Quad agenda makes it a force for global good: PM Modi

New Delhi: The Quad has come of age and its agenda covering areas like vaccines, climate change and emerging technologies makes it a force for global good, Prime Minister Narendra Modi said at the first summit on March 12 of the Quadrilateral alliance of America, India, Japan and Australia.

In his opening remarks, he also talked about shared values and promoting a secure, stable and prosperous Indo-Pacific. “We are united by our democratic values, and our commitment to a free, open and inclusive Indo-Pacific. Our agenda today covering areas like vaccines, climate change and emerging technologies makes the Quad a force for global good,” he said.

The virtual summit was attended by US President Joe Biden, Australian PM Scott Morrison and Japanese PM Yoshihide Suga. “I see this positive vision as an extension of India’s ancient philosophy of Vasudhaiva Kutumbakam, which regards the world as one family,” Modi said. “We will work together, closer than ever before for advancing our shared values and promoting a secure, stable and prosperous Indo-Pacific.”

In his opening remarks, President Joe Biden said a “free and open Indo-Pacific is essential” to all and the US was committed to working with its partners and allies in the region to achieve stability . Biden also described Quad as a new mechanism to enhance cooperation and raise mutual ambition as the member states address accelerating climate change. “A free and open Indo-Pacific is essential to each of our futures, our countries,” Biden told the top leaders of the Quadrilateral alliance, which has been often projected in the Chinese official media as an alliance against China’s rise. “This is a group particularly important because it is dedicated to the practical solutions and concrete results,” he said at the virtual summit, which is the first conclave of the top leaders of the Quad.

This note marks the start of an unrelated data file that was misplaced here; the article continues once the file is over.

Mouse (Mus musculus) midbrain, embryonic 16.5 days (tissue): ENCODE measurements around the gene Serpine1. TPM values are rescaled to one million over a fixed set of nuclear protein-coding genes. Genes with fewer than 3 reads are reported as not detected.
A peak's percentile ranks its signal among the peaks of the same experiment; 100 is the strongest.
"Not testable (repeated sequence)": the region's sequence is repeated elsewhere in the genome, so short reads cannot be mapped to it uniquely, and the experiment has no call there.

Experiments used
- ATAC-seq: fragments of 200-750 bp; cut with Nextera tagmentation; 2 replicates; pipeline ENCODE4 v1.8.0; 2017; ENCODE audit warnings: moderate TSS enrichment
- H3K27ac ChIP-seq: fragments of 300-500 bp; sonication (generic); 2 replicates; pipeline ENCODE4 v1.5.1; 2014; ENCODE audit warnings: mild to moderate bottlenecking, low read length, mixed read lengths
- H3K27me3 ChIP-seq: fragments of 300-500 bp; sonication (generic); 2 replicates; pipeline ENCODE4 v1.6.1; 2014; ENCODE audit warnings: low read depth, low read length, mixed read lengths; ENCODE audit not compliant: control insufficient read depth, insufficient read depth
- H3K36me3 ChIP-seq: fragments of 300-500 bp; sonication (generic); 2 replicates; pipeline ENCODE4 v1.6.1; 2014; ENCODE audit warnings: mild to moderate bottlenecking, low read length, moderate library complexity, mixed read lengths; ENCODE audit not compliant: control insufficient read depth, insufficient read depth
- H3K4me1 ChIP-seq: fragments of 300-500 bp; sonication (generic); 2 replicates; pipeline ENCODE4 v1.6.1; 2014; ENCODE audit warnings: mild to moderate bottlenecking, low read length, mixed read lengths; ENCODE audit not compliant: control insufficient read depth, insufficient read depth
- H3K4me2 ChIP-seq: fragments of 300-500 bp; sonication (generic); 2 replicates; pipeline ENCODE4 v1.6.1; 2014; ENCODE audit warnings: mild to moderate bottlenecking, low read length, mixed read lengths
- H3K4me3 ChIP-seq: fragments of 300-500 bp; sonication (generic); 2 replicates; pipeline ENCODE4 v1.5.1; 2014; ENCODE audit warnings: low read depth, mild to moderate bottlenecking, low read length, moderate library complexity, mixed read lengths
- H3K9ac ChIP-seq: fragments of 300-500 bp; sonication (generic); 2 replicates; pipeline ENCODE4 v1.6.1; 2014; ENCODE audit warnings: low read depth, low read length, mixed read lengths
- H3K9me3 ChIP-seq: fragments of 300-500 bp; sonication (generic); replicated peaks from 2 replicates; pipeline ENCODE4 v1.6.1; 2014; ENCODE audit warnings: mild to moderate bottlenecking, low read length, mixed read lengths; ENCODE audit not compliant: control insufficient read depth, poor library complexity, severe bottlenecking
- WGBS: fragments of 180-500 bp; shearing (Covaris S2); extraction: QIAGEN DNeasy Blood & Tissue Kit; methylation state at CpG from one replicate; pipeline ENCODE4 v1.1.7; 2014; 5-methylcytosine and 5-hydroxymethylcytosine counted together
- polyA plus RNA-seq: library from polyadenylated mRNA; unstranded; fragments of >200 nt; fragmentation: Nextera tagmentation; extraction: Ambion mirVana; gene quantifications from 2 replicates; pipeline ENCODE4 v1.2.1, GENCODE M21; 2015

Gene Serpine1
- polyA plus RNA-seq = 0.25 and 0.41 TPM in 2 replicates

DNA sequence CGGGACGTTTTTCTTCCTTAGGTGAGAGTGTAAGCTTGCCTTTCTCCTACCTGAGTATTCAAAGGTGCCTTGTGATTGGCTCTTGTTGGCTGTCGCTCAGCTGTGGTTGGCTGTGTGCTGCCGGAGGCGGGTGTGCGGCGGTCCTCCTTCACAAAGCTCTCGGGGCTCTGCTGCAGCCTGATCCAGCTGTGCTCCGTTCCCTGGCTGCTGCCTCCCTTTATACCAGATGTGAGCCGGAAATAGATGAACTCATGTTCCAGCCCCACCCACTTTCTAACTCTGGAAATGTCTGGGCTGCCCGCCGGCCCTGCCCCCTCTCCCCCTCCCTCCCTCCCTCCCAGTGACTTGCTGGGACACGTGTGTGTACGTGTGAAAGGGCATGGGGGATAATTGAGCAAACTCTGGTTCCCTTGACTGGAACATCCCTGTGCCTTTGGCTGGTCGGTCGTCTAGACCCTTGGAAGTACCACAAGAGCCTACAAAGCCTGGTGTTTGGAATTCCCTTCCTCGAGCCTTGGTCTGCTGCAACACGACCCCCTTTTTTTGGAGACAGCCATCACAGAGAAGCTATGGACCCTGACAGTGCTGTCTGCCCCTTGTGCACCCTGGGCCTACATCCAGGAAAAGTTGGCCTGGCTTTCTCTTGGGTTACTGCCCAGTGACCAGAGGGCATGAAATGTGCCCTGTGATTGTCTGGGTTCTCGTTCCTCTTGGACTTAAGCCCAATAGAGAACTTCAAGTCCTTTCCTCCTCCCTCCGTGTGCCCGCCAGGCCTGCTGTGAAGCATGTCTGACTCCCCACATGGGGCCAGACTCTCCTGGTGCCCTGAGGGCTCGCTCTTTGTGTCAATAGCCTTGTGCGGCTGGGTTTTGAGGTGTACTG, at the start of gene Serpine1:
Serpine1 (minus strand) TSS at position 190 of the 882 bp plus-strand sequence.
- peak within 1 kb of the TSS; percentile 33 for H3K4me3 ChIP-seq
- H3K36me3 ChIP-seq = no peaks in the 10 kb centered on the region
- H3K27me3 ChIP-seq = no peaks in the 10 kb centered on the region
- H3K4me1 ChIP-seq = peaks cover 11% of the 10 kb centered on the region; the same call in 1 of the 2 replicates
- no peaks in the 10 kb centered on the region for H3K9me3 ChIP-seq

Australian PM Scott Morrison thanked Biden for bringing the four nations together and said that “’history teaches us that we are nations engaged together in a partnership of strategic trust of common hope and shared values, much can be achieved.’” Stating that it will be the Indo-Pacific which will now shape the destiny of the world in the 21st century, he said “as leaders of four great liberal democracies in Indo-Pacific let our partnership be the enabler of peace, stability and prosperity.”

Japanese PM Yoshihide Suga recalled the 2004 Tsunami disaster when Quad first member states came together. “We received massive support from the US, Australia, and India in our response to the disaster. Joe visited the affected area soon after the disaster, and I think you once again,” he said.

Earlier in the day, China had said that state-to-state exchanges and cooperation should enhance mutual understanding and trust instead of “targeting” or “undermining” the interests of any third party and hoped that relevant countries will refrain from forming “exclusive cliques”.


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